Photo: Dylan Love
This whole Netflix/Qwikster debacle got us wondering about how people first started watching media at home.Sure, they watched television, but what about video? When did this idea of inserting a movie into a device and watching it on a screen at home become normal?
It starts in 1971…
In 1971, the year that Diamonds Are Forever grossed $116 million, Sony released the U-Matic.
It was the one of the first video formats to contain tape inside the cassette as opposed to exposed tape on a reel-to-reel. It found its home in professional production and broadcast. The first rough cut of Apocalypse Now, for example, was recorded to 3 U-Matic cassettes.
Jaws tore up the box office in 1975, the same year that Betamax tapes were introduced to the market.
They quickly found their place for people to shoot home movies and amateur films. Some films were released on Beta, but the video format that came next totally wiped it out.
In 1976, people were flocking to theatres to see Rocky, but JVC shook up the world of home media with the introduction of VHS.
Entire books have been written on the subject of how VHS beat Betamax. Among several other considerations, it has to do with VHS being more affordable and allowing more recording time.
1977 saw the introduction of the Star Wars series to massive success. It was also the year that Magnetic Video, a home video duplication service, started releasing theatrical movies onto Betamax and VHS for consumer purchase.
It's the entire reason we have the concept of video rental.
Grease earned more than $387 million when it debuted in 1978, the same year that the Laserdisc hit the market.
It was a total flop in the US, but it served to lay the foundation for the home video technology that would come.
The DVD was first introduced in Japan in 1996, while people were obsessed with Independence Day.
It was everything the Laserdisc wasn't -- they were smaller, durable, quiet, affordable, and could store more data. As such, people actually wanted them. DVDs took off and we don't think they're going away any time soon.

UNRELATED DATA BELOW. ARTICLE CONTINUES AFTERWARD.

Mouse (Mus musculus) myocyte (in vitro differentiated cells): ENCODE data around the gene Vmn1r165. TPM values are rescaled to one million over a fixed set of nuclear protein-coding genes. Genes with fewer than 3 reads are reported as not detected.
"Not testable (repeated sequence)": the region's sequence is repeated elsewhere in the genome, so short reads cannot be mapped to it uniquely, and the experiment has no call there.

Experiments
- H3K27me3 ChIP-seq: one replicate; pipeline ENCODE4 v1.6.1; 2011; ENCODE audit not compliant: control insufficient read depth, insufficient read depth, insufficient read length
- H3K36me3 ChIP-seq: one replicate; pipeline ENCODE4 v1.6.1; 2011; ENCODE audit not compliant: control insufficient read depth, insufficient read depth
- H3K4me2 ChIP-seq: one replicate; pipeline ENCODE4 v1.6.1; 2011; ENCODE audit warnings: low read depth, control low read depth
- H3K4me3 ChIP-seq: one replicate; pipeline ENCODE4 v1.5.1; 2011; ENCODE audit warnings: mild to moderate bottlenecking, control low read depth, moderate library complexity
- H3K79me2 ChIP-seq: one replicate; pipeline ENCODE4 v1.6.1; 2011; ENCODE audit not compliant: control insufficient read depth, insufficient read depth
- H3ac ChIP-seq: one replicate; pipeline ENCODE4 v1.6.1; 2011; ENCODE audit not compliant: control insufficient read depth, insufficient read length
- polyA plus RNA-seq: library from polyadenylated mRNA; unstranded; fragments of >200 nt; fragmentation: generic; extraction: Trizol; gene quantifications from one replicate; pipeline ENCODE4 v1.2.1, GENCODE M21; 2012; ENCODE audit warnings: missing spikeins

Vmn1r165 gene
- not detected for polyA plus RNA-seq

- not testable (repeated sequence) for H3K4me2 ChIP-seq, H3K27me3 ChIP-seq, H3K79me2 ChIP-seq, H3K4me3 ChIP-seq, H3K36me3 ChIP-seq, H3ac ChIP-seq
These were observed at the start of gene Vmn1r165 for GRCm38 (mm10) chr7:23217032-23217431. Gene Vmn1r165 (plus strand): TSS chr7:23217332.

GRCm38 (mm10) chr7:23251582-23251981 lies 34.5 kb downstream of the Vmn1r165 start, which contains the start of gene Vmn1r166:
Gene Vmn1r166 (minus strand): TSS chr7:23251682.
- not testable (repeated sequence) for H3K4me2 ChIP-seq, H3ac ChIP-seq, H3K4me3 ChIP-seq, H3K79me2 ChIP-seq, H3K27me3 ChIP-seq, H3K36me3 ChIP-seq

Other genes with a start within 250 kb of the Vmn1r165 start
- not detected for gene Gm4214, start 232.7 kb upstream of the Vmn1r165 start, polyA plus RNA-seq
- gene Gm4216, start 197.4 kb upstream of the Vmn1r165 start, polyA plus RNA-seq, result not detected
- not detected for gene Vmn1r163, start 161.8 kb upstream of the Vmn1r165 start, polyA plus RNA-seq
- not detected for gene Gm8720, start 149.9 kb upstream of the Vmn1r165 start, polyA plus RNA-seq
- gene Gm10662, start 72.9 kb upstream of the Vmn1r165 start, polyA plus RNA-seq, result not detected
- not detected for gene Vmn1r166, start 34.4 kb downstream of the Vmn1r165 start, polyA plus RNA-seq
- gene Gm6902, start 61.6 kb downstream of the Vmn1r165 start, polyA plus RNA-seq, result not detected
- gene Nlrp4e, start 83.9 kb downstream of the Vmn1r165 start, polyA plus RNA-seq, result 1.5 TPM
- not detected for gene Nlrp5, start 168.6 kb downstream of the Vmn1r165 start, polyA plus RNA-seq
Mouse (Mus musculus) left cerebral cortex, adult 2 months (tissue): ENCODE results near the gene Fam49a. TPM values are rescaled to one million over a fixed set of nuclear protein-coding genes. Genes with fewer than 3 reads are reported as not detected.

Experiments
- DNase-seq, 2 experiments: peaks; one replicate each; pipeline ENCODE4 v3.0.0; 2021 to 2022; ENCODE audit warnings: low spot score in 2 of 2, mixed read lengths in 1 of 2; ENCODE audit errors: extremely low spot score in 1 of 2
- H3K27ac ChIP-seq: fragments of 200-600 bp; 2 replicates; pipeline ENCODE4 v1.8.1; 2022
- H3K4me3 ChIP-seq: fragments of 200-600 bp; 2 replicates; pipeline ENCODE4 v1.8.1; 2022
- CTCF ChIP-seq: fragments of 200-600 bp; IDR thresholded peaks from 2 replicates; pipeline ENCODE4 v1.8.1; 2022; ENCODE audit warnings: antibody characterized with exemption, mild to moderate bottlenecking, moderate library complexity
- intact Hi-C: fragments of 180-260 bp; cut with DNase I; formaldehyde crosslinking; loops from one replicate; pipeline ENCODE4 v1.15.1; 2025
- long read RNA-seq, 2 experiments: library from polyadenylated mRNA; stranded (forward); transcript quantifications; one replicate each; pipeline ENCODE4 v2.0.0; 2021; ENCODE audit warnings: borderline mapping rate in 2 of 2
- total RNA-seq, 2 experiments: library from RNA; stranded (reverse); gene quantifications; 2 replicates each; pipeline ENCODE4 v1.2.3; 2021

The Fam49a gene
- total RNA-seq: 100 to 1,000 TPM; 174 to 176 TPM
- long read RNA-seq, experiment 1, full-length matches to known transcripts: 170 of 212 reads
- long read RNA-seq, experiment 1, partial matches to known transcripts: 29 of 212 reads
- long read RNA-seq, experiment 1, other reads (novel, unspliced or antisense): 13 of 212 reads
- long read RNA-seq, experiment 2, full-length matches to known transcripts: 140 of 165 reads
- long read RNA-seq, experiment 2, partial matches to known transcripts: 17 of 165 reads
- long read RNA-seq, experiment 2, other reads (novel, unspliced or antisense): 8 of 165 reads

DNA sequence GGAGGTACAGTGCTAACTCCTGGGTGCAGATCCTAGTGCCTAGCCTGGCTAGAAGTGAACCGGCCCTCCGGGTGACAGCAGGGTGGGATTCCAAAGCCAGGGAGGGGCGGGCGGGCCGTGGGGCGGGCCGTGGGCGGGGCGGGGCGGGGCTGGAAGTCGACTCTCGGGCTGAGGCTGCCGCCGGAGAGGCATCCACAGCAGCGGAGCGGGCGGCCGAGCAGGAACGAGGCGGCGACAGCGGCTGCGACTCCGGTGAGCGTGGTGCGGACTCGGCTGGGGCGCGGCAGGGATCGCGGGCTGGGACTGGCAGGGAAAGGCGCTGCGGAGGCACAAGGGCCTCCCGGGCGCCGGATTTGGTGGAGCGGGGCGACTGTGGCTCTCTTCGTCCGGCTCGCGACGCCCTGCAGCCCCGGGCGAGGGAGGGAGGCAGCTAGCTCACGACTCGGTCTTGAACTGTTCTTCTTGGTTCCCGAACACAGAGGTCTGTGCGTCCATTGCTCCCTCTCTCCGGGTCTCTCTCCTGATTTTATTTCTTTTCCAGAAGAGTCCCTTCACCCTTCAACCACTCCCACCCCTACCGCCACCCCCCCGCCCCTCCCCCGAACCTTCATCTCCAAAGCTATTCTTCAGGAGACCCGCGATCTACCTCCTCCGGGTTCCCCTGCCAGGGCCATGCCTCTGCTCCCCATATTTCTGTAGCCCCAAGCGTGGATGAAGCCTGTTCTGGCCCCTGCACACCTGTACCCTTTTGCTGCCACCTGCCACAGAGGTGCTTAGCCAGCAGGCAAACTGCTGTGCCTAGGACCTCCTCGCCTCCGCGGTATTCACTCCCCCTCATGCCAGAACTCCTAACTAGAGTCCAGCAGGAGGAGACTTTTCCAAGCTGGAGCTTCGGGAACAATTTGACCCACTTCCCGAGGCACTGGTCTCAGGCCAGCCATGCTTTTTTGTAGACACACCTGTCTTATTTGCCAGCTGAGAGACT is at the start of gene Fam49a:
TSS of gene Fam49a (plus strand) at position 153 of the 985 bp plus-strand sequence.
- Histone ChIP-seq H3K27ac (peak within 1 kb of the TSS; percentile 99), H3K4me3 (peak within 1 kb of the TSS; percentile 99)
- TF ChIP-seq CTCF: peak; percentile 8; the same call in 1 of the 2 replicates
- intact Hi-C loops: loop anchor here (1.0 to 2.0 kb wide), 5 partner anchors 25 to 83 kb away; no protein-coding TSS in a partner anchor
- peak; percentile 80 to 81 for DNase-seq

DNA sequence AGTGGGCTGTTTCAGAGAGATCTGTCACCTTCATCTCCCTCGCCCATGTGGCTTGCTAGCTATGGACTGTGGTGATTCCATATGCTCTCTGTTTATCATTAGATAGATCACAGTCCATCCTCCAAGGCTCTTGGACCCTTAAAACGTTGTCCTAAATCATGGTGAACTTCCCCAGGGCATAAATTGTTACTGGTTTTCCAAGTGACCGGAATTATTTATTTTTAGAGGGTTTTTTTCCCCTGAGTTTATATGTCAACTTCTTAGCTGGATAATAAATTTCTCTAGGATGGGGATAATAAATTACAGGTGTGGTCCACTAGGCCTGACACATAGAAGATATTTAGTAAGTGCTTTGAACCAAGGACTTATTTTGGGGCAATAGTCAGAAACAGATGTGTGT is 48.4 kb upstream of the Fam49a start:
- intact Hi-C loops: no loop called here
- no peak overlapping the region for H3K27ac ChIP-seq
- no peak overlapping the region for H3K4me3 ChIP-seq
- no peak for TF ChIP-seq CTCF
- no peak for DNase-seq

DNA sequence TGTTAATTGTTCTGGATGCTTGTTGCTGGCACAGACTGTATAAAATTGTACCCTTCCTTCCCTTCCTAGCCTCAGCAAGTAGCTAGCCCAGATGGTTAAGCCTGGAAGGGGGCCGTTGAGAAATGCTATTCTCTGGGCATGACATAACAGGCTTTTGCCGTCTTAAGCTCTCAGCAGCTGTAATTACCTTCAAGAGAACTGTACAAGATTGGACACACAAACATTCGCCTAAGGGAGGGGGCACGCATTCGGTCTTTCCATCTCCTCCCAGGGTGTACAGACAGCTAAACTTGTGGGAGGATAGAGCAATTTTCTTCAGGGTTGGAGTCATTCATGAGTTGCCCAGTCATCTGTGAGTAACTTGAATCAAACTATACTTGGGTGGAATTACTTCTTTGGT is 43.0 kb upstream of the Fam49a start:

Titanic was setting records in 1997, the year that Netflix was formed.
The company essentially founded itself on the DVD's best aspects -- because they were small, lightweight, and durable, renting DVDs through the mail was a feasible business model.
When Apple introduced video capabilities to its iPods in 2005, it unveiled a new branch of the iTunes Store that would offer movies and TV shows for sale. It's expanded since then, pulling in more and more content.
Introduced in 2006, the BluRay disc was touted as a way to watch movies at a much higher quality than on DVD. Because they are manufactured in a different way than DVDs, they can hold much more data.
First introduced under a different name, Amazon rebranded its VOD service as 'Amazon Instant Video' in 2008 while the Joker ran amok in The Dark Knight. It's a fairly straightforward streaming video service, and we expect it will become much more interesting with the introduction of the new Amazon tablet.
Now in 2011, we still can't see any good reason why Netflix would tear its business in half, keeping the Netflix name for its streaming side and calling the DVDs-in-the-mail business Qwikster. Only time will tell if it lasts.
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